Pleasant Grove City v. Summum

555 U.S. 460, 129 S. Ct. 1125 (2009)

 

RULE:

With the concept of the traditional public forum as a starting point, members of the public have free speech rights on other types of government property and in certain other government programs that share essential attributes of a traditional public forum. A government entity may create "a designated public forum" if government property that has not traditionally been regarded as a public forum is intentionally opened up for that purpose. Government restrictions on speech in a designated public forum are subject to the same strict scrutiny as restrictions in a traditional public forum. A government entity may create a forum that is limited to use by certain groups or dedicated solely to the discussion of certain subjects. In such a forum, a government entity may impose restrictions on speech that are reasonable and viewpoint-neutral.

FACTS:

The organization requested permission to erect a stone monument containing the organization's Seven Aphorisms in a public park located in the city. The park contained 15 permanent displays, at least 11 of which were donated by private groups or individuals, including a Ten Commandments monument. The religious organization sued the city and local officials, alleging that they violated the Free Speech Clause of the First Amendment by accepting the Ten Commandments monument  but rejecting a request to erect a proposed monument in a public park. The district court denied the organization's preliminary injunction request. The United States Court of Appeals for the Tenth Circuit reversed. Petitioners filed a petition for writ of certiorari, which was granted.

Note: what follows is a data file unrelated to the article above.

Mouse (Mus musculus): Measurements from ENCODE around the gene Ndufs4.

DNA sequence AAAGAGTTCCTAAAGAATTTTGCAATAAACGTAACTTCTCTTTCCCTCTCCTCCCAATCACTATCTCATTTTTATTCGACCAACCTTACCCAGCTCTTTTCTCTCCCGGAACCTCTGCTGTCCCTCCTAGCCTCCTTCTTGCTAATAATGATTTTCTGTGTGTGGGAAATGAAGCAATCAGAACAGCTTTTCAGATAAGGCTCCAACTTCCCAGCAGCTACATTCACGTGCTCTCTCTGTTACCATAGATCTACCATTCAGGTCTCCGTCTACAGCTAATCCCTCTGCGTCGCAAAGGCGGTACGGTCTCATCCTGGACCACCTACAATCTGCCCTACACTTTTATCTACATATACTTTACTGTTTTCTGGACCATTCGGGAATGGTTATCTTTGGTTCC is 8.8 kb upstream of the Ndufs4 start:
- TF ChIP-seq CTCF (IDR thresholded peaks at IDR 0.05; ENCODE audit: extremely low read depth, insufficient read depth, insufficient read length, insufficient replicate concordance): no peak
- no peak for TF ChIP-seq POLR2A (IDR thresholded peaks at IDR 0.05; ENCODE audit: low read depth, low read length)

ISSUE:

Does a city's refusal of a monument for a city park violate a religious organization's right to free speech?

ANSWER:

No

CONCLUSION:

The Court determined that the city's decision was not subject to the Free Speech Clause because the city's decision to accept certain privately donated monuments while rejecting the organization's monument was best viewed as a form of government speech. Although the park was a traditional public forum for speeches and other transitory expressive acts, the display of the permanent monument in the public park was not a form of expression to which forum analysis applied; instead, the placement of the permanent monument in the public park was a form of government speech.

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